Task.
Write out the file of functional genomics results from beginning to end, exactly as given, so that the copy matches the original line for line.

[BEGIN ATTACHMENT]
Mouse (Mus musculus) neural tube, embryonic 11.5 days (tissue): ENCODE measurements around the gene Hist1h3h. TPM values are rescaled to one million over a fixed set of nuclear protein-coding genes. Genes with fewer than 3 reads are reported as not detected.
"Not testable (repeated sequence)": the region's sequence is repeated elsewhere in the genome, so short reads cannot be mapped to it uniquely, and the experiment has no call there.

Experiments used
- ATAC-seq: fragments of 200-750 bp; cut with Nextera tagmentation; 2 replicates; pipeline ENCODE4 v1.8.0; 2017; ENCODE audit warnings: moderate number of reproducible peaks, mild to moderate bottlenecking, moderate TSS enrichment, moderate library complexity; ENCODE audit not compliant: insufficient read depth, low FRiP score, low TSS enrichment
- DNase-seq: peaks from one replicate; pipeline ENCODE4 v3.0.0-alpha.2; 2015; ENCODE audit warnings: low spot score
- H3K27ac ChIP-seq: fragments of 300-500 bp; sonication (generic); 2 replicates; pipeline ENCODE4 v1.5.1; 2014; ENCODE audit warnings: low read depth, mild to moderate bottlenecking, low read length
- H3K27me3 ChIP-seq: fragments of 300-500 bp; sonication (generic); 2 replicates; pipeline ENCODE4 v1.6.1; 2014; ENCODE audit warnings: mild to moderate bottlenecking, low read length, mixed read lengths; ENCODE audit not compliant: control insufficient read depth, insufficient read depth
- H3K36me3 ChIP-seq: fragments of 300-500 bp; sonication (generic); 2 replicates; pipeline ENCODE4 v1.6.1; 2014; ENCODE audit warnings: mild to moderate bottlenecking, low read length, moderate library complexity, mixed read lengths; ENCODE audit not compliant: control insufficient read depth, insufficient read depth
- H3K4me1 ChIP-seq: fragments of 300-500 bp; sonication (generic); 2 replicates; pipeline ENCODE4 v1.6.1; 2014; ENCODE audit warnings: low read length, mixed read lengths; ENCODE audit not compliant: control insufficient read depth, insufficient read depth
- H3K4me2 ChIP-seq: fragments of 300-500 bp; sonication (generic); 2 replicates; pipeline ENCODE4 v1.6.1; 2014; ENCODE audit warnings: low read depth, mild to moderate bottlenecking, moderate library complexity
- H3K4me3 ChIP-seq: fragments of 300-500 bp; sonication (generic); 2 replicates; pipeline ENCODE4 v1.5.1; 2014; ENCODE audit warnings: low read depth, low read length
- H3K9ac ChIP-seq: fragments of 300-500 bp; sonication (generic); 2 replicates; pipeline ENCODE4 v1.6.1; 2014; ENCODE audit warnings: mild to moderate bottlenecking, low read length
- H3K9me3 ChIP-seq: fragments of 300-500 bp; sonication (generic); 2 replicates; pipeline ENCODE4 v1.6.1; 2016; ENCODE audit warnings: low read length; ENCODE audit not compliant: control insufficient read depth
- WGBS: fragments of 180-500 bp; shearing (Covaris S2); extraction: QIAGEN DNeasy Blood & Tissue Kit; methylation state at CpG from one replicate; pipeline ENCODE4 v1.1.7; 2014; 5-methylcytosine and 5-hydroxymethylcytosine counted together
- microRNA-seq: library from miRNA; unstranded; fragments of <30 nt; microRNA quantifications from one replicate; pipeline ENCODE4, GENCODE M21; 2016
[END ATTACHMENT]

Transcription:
Mouse (Mus musculus) neural tube, embryonic 11.5 days (tissue): ENCODE measurements around the gene Hist1h3h. TPM values are rescaled to one million over a fixed set of nuclear protein-coding genes. Genes with fewer than 3 reads are reported as not detected.
"Not testable (repeated sequence)": the region's sequence is repeated elsewhere in the genome, so short reads cannot be mapped to it uniquely, and the experiment has no call there.

Experiments used
- ATAC-seq: fragments of 200-750 bp; cut with Nextera tagmentation; 2 replicates; pipeline ENCODE4 v1.8.0; 2017; ENCODE audit warnings: moderate number of reproducible peaks, mild to moderate bottlenecking, moderate TSS enrichment, moderate library complexity; ENCODE audit not compliant: insufficient read depth, low FRiP score, low TSS enrichment
- DNase-seq: peaks from one replicate; pipeline ENCODE4 v3.0.0-alpha.2; 2015; ENCODE audit warnings: low spot score
- H3K27ac ChIP-seq: fragments of 300-500 bp; sonication (generic); 2 replicates; pipeline ENCODE4 v1.5.1; 2014; ENCODE audit warnings: low read depth, mild to moderate bottlenecking, low read length
- H3K27me3 ChIP-seq: fragments of 300-500 bp; sonication (generic); 2 replicates; pipeline ENCODE4 v1.6.1; 2014; ENCODE audit warnings: mild to moderate bottlenecking, low read length, mixed read lengths; ENCODE audit not compliant: control insufficient read depth, insufficient read depth
- H3K36me3 ChIP-seq: fragments of 300-500 bp; sonication (generic); 2 replicates; pipeline ENCODE4 v1.6.1; 2014; ENCODE audit warnings: mild to moderate bottlenecking, low read length, moderate library complexity, mixed read lengths; ENCODE audit not compliant: control insufficient read depth, insufficient read depth
- H3K4me1 ChIP-seq: fragments of 300-500 bp; sonication (generic); 2 replicates; pipeline ENCODE4 v1.6.1; 2014; ENCODE audit warnings: low read length, mixed read lengths; ENCODE audit not compliant: control insufficient read depth, insufficient read depth
- H3K4me2 ChIP-seq: fragments of 300-500 bp; sonication (generic); 2 replicates; pipeline ENCODE4 v1.6.1; 2014; ENCODE audit warnings: low read depth, mild to moderate bottlenecking, moderate library complexity
- H3K4me3 ChIP-seq: fragments of 300-500 bp; sonication (generic); 2 replicates; pipeline ENCODE4 v1.5.1; 2014; ENCODE audit warnings: low read depth, low read length
- H3K9ac ChIP-seq: fragments of 300-500 bp; sonication (generic); 2 replicates; pipeline ENCODE4 v1.6.1; 2014; ENCODE audit warnings: mild to moderate bottlenecking, low read length
- H3K9me3 ChIP-seq: fragments of 300-500 bp; sonication (generic); 2 replicates; pipeline ENCODE4 v1.6.1; 2016; ENCODE audit warnings: low read length; ENCODE audit not compliant: control insufficient read depth
- WGBS: fragments of 180-500 bp; shearing (Covaris S2); extraction: QIAGEN DNeasy Blood & Tissue Kit; methylation state at CpG from one replicate; pipeline ENCODE4 v1.1.7; 2014; 5-methylcytosine and 5-hydroxymethylcytosine counted together
- microRNA-seq: library from miRNA; unstranded; fragments of <30 nt; microRNA quantifications from one replicate; pipeline ENCODE4, GENCODE M21; 2016